No one ever told me that grief felt so like fear. I am not afraid, but the sensation is like being afraid. The same fluttering in the stomach, the same restlessness, the yawning. I keep on swallowing.
– C.S. Lewis
I keep trying to write this post and find it hard to type the words. A couple of years ago, I wrote about how death is like taking someone to the airport. That feels truer to me now than ever.
I think about death a lot, actually. Maybe not death as itself, as the thing where someone stops breathing or as the moving from one plane to the next or even as the lack of being in the universe -- I just keep thinking about how death means separation. Separation from your earthly body, separation from the people you love who are here, present in the world.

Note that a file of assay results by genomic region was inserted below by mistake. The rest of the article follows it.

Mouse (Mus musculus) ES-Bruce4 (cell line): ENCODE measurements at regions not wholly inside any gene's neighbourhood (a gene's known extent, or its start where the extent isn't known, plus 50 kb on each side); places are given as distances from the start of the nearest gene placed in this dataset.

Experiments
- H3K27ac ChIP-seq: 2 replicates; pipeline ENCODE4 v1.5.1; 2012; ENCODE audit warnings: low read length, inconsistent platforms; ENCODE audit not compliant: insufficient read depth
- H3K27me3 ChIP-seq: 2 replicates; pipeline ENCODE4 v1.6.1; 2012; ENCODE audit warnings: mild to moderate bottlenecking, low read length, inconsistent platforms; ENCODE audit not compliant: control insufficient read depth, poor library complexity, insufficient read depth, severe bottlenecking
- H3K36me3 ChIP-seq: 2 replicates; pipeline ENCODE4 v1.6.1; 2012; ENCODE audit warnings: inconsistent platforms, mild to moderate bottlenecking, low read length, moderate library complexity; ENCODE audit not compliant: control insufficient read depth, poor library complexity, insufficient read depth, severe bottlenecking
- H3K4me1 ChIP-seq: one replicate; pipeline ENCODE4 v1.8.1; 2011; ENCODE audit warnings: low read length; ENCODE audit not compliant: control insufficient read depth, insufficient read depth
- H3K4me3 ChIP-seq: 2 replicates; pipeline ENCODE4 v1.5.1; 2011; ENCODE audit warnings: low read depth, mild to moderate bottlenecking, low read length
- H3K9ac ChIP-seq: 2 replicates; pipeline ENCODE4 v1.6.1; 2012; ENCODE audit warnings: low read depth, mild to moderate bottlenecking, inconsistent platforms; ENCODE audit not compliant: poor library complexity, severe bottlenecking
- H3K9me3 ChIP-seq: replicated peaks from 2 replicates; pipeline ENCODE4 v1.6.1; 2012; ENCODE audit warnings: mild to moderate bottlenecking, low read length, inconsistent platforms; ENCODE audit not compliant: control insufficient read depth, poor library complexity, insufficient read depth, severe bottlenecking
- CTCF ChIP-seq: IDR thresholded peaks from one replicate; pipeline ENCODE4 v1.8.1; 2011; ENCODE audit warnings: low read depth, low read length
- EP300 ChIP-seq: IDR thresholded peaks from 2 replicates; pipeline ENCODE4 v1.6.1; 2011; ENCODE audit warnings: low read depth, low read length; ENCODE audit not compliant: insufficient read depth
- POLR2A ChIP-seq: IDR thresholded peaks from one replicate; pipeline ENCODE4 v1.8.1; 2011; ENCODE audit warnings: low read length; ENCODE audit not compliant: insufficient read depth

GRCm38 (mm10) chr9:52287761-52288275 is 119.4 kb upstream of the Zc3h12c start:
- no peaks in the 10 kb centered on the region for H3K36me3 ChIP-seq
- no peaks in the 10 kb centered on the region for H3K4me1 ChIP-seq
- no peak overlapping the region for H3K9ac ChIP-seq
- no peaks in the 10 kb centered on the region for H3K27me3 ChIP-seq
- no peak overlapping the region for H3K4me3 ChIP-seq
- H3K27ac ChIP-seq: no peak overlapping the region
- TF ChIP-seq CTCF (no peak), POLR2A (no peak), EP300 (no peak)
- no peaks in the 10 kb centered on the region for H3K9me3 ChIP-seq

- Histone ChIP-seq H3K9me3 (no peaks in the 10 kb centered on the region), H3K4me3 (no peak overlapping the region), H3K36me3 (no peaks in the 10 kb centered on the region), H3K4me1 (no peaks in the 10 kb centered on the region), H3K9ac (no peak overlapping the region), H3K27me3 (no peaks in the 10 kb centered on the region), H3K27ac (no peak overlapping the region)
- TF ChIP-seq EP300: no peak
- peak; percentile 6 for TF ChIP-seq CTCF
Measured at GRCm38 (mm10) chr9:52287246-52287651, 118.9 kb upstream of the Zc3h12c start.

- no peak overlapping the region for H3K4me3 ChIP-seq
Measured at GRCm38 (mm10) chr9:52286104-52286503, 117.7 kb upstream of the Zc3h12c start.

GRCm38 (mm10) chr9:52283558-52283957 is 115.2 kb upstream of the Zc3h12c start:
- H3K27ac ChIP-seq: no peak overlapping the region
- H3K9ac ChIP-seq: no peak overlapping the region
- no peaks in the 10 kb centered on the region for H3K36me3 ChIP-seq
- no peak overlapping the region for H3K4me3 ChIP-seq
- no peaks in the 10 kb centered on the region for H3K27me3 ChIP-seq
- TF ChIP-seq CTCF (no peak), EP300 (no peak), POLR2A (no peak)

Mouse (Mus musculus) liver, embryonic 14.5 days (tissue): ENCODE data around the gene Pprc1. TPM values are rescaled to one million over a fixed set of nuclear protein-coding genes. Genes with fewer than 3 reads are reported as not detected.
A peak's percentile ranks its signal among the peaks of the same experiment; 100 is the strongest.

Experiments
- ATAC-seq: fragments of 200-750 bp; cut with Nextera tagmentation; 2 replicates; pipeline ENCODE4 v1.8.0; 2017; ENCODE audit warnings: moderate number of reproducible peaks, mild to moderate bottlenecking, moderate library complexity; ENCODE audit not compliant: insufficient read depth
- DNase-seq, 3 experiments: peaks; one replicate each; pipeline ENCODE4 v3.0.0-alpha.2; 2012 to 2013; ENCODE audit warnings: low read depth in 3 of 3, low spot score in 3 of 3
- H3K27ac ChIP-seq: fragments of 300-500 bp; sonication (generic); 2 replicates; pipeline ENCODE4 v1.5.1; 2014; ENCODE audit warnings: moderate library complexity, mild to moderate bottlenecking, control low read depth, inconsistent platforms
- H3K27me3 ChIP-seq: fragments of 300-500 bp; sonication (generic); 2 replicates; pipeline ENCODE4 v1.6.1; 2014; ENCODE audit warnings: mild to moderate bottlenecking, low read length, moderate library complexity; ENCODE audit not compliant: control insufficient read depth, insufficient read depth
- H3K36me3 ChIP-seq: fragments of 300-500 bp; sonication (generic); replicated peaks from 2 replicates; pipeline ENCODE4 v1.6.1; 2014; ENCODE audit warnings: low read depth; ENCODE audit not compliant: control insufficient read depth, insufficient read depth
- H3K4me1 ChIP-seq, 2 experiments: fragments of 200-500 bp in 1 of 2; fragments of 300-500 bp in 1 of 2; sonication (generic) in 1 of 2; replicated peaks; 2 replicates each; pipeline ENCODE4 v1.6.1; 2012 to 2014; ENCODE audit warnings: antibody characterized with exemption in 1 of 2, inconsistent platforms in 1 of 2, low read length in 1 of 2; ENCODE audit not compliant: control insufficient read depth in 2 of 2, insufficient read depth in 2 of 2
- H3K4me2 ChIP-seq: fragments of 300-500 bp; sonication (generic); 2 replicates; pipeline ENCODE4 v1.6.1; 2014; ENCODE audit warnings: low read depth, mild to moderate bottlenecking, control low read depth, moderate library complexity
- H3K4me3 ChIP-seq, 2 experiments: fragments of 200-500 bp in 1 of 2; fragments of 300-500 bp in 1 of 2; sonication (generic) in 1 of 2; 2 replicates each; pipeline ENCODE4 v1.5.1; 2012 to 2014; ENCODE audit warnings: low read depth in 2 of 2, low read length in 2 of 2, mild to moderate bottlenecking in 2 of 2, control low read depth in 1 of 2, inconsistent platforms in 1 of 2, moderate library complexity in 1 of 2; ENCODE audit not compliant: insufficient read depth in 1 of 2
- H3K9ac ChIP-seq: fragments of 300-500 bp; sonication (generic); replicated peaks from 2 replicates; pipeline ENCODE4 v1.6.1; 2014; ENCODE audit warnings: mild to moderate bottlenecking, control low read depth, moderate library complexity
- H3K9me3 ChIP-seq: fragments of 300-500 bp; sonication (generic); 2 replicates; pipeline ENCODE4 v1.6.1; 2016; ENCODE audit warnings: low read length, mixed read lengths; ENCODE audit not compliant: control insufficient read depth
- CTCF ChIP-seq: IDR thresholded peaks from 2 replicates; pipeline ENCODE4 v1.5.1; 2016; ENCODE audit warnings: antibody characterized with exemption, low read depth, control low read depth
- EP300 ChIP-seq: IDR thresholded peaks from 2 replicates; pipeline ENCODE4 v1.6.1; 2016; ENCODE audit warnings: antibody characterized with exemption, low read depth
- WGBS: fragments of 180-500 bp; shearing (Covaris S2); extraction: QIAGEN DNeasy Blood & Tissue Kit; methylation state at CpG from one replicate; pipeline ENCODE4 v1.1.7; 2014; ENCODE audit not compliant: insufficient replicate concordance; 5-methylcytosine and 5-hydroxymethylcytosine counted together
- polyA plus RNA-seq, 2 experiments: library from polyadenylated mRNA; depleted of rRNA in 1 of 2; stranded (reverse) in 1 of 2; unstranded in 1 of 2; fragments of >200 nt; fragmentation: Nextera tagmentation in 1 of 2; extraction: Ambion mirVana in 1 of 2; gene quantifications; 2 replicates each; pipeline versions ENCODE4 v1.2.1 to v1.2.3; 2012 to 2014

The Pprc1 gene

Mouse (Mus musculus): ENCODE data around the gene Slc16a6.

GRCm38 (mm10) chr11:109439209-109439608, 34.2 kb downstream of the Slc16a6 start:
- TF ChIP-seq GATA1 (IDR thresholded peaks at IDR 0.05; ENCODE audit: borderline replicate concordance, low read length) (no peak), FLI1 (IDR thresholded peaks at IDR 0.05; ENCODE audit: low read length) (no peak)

I think about death a lot. I think it must be hardest on the people who are left, the ones who haven’t left the ground yet. You know that panicky, sick feeling you get when you’re saying goodbye to someone and you know it might be a long time before you see them again and you think, I can’t NOT be with you in the world? That’s what makes me afraid. I keep hearing Heathcliff in my head: “Be with me always…only do not leave me in this abyss, where I cannot find you! Oh, God, it is unutterable. I cannot live without my life. I cannot live without my soul.”
I know that death does not have to mean eternal separation. But I can’t imagine anything harder or more frightening than that earthly separation. I am not afraid of death. I am not afraid of dying. I am afraid of being left behind.
PS: I’ve missed a week of blogging for the Blog Every Day in May challenge but I am determined to catch up. My apologies, in advance, to your blog feed.